What do Mandarin Chinese, hip-hop dance, and emoji design all have in common? They’re all among the wealth of offerings at Dallas International School’s Summer Enrichment Camp. And like soccer, sculpting, and countless other activities available at this six-week program, these courses offer students diversity, flexibility, educational enhancement, and the chance to learn new skills while having great fun.
“Our day camp has run for more than three decades, and it grows more with each passing year,” says Yohanis Mibrathu, Director of the DIS Summer Enrichment Camp. “In 2018, we’ll have 60 staff members and more than 400 students. We’ll be introducing new activities such as DJ classes, Omnisports, and computer-game programming. And we’ll be offering camp on the upper school grounds as well as at the lower school location so we can extend more choices to our campers.”
DIS summer camp is broken into two three-week segments; kicks off on Monday, June 11; and wraps up on Friday, July 20. Its final deadline for enrollment is Monday, June 4. And on two Fridays—June 29 and July 20—it hosts “Summer Joy,” with students hitting the stage to show their parents everything they’ve learned at camp.
That learning spans the full spectrum. “Essentially, we offer many camps rolled into one,” says Aisha Dibaki, the DIS Summer Enrichment Camp Coordinator.
Over the course of six weeks, students are welcome to explore literary offerings (such as creative writing); scientific ones (such as “little vet school”); the artistic (i.e. photography and painting); and the athletic (i.e. tennis and soccer).
Children ages three through 13, who comprise the bulk of campers, convene at the lower school or Churchill campus, while those in the 5th to 12th grades have the option to meet—for the first time in 2018—at the upper school or Waterview location, where many of them attend classes during the school year.
Roughly six percent of campers come from overseas. “Meeting these newcomers helps DIS students broaden their horizons,” says Mibrathu. “They forge friendships and cultural exchanges that enrich their lives, and that last well beyond summer camp.”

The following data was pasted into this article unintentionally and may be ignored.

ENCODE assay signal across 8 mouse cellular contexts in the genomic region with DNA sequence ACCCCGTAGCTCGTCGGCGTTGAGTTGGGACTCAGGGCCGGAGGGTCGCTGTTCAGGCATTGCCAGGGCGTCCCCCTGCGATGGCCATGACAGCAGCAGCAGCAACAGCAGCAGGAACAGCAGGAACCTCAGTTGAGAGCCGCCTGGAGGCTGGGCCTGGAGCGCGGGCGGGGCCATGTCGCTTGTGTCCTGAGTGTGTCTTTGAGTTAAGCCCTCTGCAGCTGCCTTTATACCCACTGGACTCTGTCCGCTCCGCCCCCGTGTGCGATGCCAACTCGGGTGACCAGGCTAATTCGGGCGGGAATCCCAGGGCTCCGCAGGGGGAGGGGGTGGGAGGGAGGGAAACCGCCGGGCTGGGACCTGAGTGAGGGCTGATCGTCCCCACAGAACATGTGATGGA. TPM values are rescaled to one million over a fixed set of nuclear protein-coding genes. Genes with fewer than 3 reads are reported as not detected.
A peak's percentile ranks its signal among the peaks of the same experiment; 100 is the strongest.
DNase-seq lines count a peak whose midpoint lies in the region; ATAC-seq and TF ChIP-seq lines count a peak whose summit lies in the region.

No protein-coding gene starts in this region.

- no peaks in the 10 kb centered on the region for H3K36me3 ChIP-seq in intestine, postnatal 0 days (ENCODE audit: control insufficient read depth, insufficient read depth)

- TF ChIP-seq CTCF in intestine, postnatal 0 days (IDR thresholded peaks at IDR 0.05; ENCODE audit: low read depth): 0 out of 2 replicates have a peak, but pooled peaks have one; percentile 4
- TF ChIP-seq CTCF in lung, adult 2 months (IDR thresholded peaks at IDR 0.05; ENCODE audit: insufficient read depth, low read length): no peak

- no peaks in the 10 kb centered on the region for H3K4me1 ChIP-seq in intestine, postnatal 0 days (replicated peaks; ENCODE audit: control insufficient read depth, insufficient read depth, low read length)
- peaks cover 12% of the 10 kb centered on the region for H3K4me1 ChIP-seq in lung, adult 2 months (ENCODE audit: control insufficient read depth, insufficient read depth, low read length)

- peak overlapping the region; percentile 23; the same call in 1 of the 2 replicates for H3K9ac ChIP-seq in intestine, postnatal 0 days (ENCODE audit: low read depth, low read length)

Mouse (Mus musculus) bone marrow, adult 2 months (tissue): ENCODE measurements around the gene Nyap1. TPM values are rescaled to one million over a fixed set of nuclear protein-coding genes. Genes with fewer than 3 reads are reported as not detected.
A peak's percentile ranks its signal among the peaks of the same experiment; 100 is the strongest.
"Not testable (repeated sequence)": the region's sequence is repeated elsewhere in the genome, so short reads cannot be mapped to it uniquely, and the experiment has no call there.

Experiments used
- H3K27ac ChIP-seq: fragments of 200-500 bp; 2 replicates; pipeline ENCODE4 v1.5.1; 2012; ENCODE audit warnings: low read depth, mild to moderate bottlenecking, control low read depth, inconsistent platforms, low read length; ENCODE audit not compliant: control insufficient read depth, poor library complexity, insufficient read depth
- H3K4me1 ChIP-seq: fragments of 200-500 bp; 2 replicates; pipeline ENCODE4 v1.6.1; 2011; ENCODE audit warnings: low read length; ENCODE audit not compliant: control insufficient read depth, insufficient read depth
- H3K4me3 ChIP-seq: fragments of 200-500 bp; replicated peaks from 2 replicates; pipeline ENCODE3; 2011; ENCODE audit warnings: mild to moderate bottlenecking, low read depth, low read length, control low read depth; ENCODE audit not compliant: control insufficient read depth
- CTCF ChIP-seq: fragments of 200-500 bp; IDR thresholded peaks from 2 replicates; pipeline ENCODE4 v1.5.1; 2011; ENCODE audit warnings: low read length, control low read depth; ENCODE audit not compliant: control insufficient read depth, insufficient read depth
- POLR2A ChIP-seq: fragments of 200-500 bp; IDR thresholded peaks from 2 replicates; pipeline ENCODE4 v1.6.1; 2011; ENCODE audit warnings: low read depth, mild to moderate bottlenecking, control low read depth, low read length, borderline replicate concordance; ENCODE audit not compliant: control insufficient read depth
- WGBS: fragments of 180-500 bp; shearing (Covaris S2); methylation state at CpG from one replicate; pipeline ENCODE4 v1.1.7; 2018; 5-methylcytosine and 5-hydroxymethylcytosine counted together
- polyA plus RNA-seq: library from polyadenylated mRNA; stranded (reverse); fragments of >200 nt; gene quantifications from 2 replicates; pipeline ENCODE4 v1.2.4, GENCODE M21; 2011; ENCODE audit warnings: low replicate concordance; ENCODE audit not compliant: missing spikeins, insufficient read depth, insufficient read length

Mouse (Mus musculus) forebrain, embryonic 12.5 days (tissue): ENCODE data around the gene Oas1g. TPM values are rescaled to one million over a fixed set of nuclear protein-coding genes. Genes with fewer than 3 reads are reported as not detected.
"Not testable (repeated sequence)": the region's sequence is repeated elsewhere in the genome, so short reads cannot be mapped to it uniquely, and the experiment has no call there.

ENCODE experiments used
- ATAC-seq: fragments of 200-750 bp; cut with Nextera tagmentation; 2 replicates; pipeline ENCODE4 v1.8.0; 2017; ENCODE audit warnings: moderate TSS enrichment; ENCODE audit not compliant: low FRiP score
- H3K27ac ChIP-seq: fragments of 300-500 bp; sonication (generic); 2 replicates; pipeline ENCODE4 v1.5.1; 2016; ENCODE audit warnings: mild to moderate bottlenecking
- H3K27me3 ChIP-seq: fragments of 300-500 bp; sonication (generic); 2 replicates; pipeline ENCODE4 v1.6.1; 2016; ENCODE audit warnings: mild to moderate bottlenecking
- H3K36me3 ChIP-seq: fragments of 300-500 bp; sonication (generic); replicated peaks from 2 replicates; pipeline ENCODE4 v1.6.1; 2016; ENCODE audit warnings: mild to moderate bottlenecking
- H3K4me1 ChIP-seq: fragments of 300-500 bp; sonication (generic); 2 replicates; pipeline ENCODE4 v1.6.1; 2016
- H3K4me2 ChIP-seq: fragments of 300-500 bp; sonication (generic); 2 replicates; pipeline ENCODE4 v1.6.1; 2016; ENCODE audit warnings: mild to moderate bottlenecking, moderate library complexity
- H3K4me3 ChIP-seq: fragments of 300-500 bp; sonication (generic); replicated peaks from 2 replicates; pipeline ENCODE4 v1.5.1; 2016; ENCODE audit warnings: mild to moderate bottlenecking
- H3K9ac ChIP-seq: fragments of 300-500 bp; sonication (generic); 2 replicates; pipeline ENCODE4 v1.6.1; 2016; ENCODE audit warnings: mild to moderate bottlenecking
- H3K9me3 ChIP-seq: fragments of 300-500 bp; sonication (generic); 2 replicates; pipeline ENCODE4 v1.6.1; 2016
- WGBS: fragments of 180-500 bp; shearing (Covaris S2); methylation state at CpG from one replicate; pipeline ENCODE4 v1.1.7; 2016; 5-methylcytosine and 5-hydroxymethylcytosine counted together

For children who come from abroad—and for locals whose families take summer vacations—the structure of DIS summer camp offers much-welcomed flexibility.
“Parents get to build each camp schedule for each individual child,” says Dibaki. “On our enrollment form, there are a total of twelve options for the six weeks.”
Activities are available in the morning (9am-12pm) and in the afternoon (12:30-3:30pm), with a break between sessions for a healthy catered lunch. Students can come anywhere from a half day for a single week to full time for all six weeks.
Starting as early as 7:30am and continuing as late as 6pm, childcare is available for youngsters whose parents are juggling busy schedules.
When camp wraps up in the afternoon, students at Waterview can take guitar lessons, while those at Churchill can enjoy summer-school activities including piano, origami, and basketball.
Whether campers opt to explore chess, crafting, or culinary classes, educational enrichment is part of every offering.
Foreign-language instruction—one of DIS’s key strengths—is a core component of camp, and is available not just to kids, but to their parents as well. Taught from kindergarten through 12th grade during the DIS school year, French is also available here—as are Arabic, German, Mandarin, Spanish, and English as a Second Language.
“We try as much as possible to mix language learning with other activities,” says Mibrathu. “Campers can do everything from sports to cooking classes in French.”
No matter what languages or other subjects they’re learning, children at DIS summer camp are continually building new skills.
“During our new Omnisports sessions, we’re learning a combination of soccer, dodgeball, rock climbing, and other sports,” says Kenneth Jones, who coaches Omnisports and basketball at the DIS summer school. “But we’re also learning teamwork, communication, and how to keep our heads in the game.”
Though camp gives DIS students a very different experience than the one that they enjoy during the school year, this experience is vital and valuable in and of itself. “This is play-based learning,” says Mibrathu, “but it’s learning that is guaranteed to stick with these students long after the summer is gone.”